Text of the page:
Review: Crusader Caravans Inspiration

By: Malcolm Street, Photography by: Malcolm Street

Crusader Caravans Inspiration exterior all open
Crusader Caravans Inspiration exterior in the caravan park
Crusader Caravans Inspiration ebing towed through town
Crusader Caravans Inspiration spacious interior
Crusader Caravans Inspiration kitchen area
Crusader Caravans Inspiration washing machine and laundry area
Crusader Caravans Inspiration electronic controls
Crusader Caravans Inspiration suspension
Crusader Caravans Inspiration exterior storage
Crusader Caravans Inspiration kitcehn area
Crusader Caravans Inspiration interior lounge

The Inspiration from Crusader Caravans is a contemporary van with a very welcome difference in the middle.

Review: Crusader Caravans Inspiration
Crusader Caravans Inspiration chilling out in the park.

ALTHOUGH MUCH OF Australia's early settler history centred around Sydney Harbour, the colony quickly expanded. One of the first areas to be developed was the town that became Windsor, north-west of Sydney. Initially difficult to get to over land, the fertile area was easily accessible by the Hawkesbury River.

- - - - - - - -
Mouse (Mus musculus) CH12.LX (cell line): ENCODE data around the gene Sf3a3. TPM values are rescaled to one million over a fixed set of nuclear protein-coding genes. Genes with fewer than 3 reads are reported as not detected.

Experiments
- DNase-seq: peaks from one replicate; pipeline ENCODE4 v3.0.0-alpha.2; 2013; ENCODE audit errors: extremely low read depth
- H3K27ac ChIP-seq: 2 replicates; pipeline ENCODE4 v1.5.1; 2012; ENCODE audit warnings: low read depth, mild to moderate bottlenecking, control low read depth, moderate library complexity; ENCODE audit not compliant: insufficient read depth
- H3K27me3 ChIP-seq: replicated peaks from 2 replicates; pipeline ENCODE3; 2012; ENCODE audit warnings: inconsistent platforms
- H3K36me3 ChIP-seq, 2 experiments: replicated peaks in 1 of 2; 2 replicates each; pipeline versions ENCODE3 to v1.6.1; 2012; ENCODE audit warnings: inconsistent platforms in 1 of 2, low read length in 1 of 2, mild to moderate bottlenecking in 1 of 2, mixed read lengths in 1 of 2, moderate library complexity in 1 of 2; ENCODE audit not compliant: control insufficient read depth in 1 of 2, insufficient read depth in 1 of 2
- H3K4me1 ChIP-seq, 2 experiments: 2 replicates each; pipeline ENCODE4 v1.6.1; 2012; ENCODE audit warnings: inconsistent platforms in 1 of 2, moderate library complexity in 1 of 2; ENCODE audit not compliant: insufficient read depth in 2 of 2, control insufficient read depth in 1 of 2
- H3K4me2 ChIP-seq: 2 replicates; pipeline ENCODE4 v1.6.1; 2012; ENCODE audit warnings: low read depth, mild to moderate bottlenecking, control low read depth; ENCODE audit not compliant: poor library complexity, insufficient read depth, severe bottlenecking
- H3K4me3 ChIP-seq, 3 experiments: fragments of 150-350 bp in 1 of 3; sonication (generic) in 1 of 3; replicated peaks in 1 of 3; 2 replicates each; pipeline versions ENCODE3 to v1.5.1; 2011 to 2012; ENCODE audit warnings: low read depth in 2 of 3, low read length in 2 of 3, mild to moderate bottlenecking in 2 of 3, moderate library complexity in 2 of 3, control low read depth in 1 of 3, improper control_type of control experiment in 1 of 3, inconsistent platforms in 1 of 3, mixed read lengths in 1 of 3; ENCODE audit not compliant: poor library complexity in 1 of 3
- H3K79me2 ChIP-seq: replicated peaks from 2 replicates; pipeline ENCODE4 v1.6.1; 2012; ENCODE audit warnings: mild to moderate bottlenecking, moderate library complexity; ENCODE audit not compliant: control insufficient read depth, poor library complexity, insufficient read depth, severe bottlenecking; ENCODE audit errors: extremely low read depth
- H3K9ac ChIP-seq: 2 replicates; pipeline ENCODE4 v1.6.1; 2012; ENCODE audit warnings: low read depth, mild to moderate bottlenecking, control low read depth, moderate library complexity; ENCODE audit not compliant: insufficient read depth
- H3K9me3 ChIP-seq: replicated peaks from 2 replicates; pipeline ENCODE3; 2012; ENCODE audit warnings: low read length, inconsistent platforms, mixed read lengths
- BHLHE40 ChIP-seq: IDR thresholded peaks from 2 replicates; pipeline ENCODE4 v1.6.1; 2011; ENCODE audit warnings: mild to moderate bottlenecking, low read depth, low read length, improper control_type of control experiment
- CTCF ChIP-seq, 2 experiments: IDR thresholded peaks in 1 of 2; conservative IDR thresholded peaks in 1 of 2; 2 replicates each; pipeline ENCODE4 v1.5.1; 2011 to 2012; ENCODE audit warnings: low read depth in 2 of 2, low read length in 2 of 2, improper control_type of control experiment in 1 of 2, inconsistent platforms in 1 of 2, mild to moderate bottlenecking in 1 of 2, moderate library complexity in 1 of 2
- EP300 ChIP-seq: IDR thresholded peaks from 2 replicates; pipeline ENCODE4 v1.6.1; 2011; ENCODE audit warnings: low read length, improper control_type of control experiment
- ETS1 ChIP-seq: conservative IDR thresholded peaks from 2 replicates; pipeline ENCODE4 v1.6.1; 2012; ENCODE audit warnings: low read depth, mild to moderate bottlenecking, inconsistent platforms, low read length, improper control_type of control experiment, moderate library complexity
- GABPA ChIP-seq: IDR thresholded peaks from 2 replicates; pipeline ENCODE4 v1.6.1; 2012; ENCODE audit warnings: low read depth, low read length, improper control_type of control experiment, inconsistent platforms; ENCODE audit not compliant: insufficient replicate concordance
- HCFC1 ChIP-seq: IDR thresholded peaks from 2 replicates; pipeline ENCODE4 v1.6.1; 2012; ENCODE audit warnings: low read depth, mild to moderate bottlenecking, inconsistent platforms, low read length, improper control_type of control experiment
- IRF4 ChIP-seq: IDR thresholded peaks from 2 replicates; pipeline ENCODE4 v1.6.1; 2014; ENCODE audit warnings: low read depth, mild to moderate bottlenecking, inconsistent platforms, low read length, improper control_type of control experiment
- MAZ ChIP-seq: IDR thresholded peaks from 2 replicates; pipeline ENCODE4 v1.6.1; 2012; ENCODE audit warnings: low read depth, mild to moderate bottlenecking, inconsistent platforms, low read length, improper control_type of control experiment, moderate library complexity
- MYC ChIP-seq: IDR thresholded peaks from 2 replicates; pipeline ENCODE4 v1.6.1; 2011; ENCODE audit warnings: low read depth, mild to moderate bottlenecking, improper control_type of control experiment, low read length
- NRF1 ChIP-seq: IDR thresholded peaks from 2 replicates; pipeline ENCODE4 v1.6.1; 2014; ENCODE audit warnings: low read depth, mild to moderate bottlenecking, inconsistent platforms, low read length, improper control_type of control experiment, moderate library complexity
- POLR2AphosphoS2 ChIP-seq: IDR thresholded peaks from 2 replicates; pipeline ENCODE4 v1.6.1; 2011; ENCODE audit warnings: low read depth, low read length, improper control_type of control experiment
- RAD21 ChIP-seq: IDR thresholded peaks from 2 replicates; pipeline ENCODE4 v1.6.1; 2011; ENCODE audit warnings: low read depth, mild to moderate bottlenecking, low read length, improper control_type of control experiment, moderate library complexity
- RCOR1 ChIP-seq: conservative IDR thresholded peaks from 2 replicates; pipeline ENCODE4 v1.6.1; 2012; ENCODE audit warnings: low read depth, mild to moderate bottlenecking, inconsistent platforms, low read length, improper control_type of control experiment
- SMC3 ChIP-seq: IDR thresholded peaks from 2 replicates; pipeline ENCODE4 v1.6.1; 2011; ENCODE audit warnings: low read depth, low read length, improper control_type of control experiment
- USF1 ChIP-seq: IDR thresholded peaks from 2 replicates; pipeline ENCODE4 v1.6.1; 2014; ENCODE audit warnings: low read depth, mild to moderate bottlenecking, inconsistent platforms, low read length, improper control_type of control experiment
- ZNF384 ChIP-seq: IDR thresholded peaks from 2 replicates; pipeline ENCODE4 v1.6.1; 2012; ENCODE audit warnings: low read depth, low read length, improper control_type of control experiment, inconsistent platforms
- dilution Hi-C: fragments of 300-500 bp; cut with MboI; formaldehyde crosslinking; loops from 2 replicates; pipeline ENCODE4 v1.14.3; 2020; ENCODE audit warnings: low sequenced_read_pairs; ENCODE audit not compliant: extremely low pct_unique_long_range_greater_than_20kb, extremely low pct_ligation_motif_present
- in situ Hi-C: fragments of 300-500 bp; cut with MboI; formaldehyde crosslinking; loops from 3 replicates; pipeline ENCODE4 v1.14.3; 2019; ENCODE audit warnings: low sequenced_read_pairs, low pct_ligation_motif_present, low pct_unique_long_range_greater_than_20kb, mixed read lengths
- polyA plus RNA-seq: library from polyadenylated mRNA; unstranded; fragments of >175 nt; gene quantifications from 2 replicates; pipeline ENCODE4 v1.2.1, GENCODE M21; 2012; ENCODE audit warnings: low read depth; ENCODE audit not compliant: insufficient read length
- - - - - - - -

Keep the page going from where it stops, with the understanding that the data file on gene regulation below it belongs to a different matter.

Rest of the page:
Many of those early settler relics have disappeared under the weight of modern civilisation, but the discerning traveller cruising on the quieter back roads can still find a surprising amount of early Australian history, and even cross the river several times on the still-operating vehicle ferries.

That is exactly what I did when I borrowed a Crusader tandem-axle caravan from Windsor's Parravans Caravan World.


The Crusader Inspiration features a contemporary front bedroom and full-width rear bathroom layout, but with a difference in the middle (more on that later). With a body length of nearly 7m (23ft) and ATM of 2540kg, it does require a largish tow vehicle - my Toyota LandCruiser fit the bill.

The Inspiration is built on a DuraGal chassis with drawbar rails running right to the front suspension mounts. Greasable shackle load sharing suspension is fitted to the tandem axles. A pair of gas cylinders sits at the front, with a mounted spare wheel at the rear.

Above the chassis, the insulated timber frame is covered by aluminium cladding, along with tinted acrylic hopper windows and a triple-locking security door. Given their close proximity, the door and front nearside window can not be open at the same time.

For the al fresco lifestyle lovers, there is a picnic table and a slide-out barbecue under the rear window. Along with a 240V socket, 12V outlet and TV antenna connection, there are two discretely mounted (and easily missed) LED strip lights.

To keep all of the essentials, such as hoses, power leads and camping chairs, securely stored, there is a front boot and tunnel boot. So much storage might be a temptation to overload, so the ball weight should be kept mind.

The house battery and charger take up a little bit of space in the front boot. And while this compartment does have a light, the tunnel boot does not.